Working, playing...and connecting

Working, playing…and connecting. Photo credits @ Jordan Jones

I could continue to tell you all about these inspirational encounters, these soul connections we have made here in Kyrgyzstan. I could tell you about the young German guy who walked from Germany to Bishkek with his dog, and took even less time than we did. I could tell you about Gerome, who is not only driving a Land Cruiser from Sydney to London, but is doing so whilst being confined to a wheelchair. I would then move onto to the beautiful local people we met. About the young women who dream of travel and freedom while fighting the societal pressures to marry young. About the deep and meaningful conversations shared, even with limited language compatibility. About the people who took us into their homes, and their hearts, without a second thought. About the people who cared for us and those who gave me the most precious birthday gift of all: the chance to celebrate a special day with true friends.

The stories are endless…

9) Tunduk Hostel Bishkek

The beautiful thing about these experiences is that they are personal, spontaneous and unexpected.  They happen to all of us, sooner or later. The parting may be painful but the memories created make them well worthwhile.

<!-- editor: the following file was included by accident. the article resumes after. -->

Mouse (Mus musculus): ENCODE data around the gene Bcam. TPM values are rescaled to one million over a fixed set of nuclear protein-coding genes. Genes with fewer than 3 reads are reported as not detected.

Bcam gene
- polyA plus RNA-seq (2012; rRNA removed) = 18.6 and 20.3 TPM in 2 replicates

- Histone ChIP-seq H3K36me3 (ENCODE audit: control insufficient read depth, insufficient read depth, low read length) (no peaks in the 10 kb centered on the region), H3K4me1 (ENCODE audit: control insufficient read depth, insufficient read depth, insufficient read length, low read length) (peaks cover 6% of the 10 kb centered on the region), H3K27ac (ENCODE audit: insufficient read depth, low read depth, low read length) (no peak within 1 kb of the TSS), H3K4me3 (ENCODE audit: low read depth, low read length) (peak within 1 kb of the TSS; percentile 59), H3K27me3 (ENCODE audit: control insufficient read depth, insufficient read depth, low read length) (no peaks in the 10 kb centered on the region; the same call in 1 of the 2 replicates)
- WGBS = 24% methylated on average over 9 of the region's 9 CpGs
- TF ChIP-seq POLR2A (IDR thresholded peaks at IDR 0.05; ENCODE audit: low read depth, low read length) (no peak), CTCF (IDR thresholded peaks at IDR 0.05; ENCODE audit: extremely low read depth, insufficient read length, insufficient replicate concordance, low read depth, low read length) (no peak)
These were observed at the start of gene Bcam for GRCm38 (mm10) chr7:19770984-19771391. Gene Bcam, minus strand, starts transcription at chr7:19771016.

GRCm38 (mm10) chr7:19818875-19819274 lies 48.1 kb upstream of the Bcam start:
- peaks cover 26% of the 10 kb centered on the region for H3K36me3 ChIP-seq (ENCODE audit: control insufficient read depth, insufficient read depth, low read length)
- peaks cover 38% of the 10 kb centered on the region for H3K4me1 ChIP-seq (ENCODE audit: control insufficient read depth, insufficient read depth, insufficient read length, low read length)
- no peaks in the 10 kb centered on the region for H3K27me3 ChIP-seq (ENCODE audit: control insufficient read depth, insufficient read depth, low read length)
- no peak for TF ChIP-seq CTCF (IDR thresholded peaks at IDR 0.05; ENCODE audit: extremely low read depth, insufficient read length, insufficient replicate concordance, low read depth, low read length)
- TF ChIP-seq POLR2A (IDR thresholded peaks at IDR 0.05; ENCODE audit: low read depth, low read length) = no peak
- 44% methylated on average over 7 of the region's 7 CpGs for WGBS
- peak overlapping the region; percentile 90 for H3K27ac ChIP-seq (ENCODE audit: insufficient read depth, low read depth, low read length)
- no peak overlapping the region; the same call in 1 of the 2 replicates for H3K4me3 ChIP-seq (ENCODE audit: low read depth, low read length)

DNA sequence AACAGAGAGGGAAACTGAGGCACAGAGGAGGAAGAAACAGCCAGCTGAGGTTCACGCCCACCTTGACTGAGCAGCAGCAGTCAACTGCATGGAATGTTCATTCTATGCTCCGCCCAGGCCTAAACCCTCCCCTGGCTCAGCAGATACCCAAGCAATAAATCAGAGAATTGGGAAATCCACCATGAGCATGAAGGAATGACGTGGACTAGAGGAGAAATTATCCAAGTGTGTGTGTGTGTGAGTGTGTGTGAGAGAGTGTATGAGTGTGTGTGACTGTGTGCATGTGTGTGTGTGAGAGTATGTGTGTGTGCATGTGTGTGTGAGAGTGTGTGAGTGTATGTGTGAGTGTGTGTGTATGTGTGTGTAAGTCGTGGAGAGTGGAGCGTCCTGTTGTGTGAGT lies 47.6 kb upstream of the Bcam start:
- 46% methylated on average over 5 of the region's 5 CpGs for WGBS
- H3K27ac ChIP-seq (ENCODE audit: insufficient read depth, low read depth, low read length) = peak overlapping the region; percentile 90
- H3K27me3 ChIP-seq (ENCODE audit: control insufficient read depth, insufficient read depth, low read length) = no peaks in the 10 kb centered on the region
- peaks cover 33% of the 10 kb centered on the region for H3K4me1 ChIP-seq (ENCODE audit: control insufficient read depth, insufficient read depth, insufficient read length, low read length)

But you should also know about all the other surprises this country can reveal, because although our experiences have made it the best for us, its attributes also make it the best in Central Asia for anyone who wants to venture this far.

So consider heading here, on your next trip abroad, and don’t forget to pack an open heart and an adventurous spirit.

Here’s just a taste of what’s awaiting you. Hope you enjoy the views.

10 Kyrgyzstan (1) 10 Kyrgyzstan (2) 10 Kyrgyzstan (3) 10 Kyrgyzstan (4) 10 Kyrgyzstan (5) 10 Kyrgyzstan (6) 10 Kyrgyzstan (7) 10 Kyrgyzstan (8)

This entry was posted in Overlanding and tagged , , , , , , , , , , , , , , , , , , . Bookmark the permalink.

2 Responses to Kyrgyzstan: Where Central Asia Revealed Her Soul

  1. Ken Holmes says:

    I recently did Northern India on an Enfield 500 but the Italian wheelchair bound guy pedaling his way over the Himalayas just left me in awe.

    • laurapattara says:

      Oh goodness, I can imagine. What a feat of determination and endurance. And I’m talking about both of you! 🙂

Leave a Reply to Ken Holmes Cancel reply

Your email address will not be published. Required fields are marked *